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  1. #1
    Join Date
    Jul 2010
    Posts
    1

    Lightbulb Husband vs wife: Stain vs Paint

    We have a sunporch that we what to change into a den. The walls are made of a rough text wood (don't know what kind). They were stained over 20 years ago and now have some water stain from a leaky roof that is now fixed. The room has lots of windows and door openings, so there is not that much area to paint or stain. Both of us agree that painting the room a light color would make it look much more finished and brighter.

    Husband: The rough wood is going to absorb too much paint and will take too many coats. Wants to clean, sand and restain.

    Wife: Thinks the look of the paint will be worth any extra work. Wants to clean, spray a sealant and spray paint for quick surface coverage.

    Advice for your opinion of best method please? Suggestions for cleaners, sealers, stains or paints appreciated. We already own a compressor and spray equipment so that will not be an added expense.

    Thanks for your help!

    Sam & Donna

  2. #2
    Join Date
    Aug 2007
    Posts
    6,481

    Default Re: Husband vs wife: Stain vs Paint

    Hubby's idea is actually more work than just painting. Because you've got so many windows and doors, you'll probably be faster to use rollers and brushes rather than trying to spray. If you spray you'll have to tape and protect everything, with roller/brush you just need a few drop cloths and a steady hand. Hand painting will also apply a thicker coat and force the paint into the pores, nooks, and crannies where spraying only applies a surface layer and leaves behind lots of shadows and dry spots.

    Prep the walls by vacuuming well to remove dust and cobwebs. If the wood is really rough, then hitting it with a coarse sand paper hand block to knock the chunks off wouldn't hurt, followed by the vacuum of course. Dirty areas where hands or pets frequently touch will need to be cleaned with either TSP or mild soap solution, rinsed, and allowed to fully dry before painting.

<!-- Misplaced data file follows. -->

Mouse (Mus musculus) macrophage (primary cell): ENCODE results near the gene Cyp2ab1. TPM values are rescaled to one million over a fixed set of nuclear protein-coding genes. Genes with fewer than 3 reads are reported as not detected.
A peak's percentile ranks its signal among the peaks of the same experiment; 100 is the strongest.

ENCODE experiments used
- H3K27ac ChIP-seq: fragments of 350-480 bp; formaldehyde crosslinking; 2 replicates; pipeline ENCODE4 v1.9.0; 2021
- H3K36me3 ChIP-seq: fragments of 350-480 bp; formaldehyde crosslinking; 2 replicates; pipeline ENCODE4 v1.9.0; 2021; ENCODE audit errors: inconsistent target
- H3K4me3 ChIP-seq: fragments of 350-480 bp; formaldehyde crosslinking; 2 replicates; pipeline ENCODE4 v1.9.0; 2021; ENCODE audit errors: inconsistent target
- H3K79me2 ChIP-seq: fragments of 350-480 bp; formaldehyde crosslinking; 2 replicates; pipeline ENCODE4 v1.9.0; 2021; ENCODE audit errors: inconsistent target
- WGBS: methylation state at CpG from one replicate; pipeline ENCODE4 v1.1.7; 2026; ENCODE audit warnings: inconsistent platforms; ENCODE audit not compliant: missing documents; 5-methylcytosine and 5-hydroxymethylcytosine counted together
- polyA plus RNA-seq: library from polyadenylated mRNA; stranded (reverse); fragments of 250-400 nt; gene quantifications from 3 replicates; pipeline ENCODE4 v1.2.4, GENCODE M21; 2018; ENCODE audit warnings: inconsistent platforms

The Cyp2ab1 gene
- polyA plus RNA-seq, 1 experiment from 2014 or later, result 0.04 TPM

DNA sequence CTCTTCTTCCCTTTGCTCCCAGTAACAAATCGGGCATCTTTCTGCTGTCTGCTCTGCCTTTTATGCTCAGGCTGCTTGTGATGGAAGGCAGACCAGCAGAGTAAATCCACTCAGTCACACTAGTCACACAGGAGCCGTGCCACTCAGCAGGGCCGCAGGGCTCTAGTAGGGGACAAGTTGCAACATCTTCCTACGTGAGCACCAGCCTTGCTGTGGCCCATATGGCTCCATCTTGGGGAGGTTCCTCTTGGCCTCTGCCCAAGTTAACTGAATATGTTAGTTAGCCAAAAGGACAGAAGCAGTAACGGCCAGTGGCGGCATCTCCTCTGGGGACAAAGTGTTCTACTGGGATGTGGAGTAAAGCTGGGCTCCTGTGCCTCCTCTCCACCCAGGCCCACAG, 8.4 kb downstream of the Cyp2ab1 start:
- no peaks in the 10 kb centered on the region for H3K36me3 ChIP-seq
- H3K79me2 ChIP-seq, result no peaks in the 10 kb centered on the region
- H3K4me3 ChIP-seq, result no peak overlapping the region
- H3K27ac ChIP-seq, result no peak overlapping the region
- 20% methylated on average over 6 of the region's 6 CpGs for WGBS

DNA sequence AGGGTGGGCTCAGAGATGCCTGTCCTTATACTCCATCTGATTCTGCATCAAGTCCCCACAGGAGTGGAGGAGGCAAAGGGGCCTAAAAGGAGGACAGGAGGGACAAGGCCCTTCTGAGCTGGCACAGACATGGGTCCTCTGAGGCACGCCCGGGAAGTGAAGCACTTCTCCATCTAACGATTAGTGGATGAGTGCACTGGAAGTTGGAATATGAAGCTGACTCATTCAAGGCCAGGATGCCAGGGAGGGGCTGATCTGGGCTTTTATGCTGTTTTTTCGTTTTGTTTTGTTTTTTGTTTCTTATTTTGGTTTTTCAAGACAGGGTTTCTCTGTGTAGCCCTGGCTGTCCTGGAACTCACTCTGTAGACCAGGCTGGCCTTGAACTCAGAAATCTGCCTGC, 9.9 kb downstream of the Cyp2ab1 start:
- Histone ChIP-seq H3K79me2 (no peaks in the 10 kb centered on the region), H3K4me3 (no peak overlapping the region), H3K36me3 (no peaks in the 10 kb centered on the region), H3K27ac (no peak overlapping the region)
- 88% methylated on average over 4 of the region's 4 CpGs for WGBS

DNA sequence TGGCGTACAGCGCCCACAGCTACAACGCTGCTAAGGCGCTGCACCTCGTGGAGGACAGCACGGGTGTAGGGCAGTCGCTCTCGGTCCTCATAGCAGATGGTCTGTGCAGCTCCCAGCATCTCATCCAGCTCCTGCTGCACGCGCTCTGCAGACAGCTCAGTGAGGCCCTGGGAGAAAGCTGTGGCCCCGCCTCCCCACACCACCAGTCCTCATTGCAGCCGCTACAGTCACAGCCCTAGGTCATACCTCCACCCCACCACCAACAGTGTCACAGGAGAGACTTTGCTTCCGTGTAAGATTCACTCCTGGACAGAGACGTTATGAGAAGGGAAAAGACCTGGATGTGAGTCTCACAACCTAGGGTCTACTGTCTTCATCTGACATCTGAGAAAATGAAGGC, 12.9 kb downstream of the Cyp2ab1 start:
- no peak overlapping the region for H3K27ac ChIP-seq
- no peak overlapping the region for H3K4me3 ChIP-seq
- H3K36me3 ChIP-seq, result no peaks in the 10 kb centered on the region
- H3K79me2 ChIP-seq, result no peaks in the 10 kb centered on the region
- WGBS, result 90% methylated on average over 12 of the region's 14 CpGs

Prime with two coats of a good quality primer such as Zinnser Bullseye 123, use the red label to seal stains. Follow that with two coats of a good quality paint. I prefer Kelly Moore or Sherwin Williams. If Ordjen peeks in here he has some Home Depot fair that he recommends.
    I suffer from CDO ... Its like OCD, but in alphabetical order, LIKE IT SHOULD BE!!!

  3. #3
    Join Date
    Aug 2007
    Location
    Portland, Oregon, formerly of Chicago
    Posts
    1,583

    Smile Re: Husband vs wife: Stain vs Paint

    I would concurr with Spruce's advice as to preparation. Also concurr that spraying is not worth the effort. Do use "the red label" BIN to seal in those water spots. Oil based Kilz or Cover-Stain will also seal it in.

    The product Spruce alludes to is Behr's new Ultra line of interior house paint. This is the product that has been advertised nationally for its self-priming characteristics. You do not need a dedicated primer, but rather merely prime with the paint itself. The advantage is that you do not need to buy two separate products and you do not have to have a primer tinted toward the finish color. You just simply go around twice with the paint itself. This speeds up the total project and you will break even cost wise. Ultra is also an excellant stain killer, however, maximum stain killing is achieved if 24 hours is given between coats.

    I might point out that Consumer's Report just posted its yearly paint ratings. Behr's Ultra interior paint came in first in every sheen category, beating out Sherwin-Williams Duration and Benjamin Moore's Aura by a significant margin, inspite of being significantly less in price - $30 to $35 per gallon depending on sheen.

    Whereas the Exterior Ultra has not yet been rated, due to the lenghty Consumer's Report paint testing cycle, my personal use of the product has been favorable. Two years ago I built a sun pergola out of douglas fir and painted it with two coats of Ultra Satin Exterior paint. After two Oregon winters, I have no peeling and no signs of mildew or algae ( the Oregon State plants )

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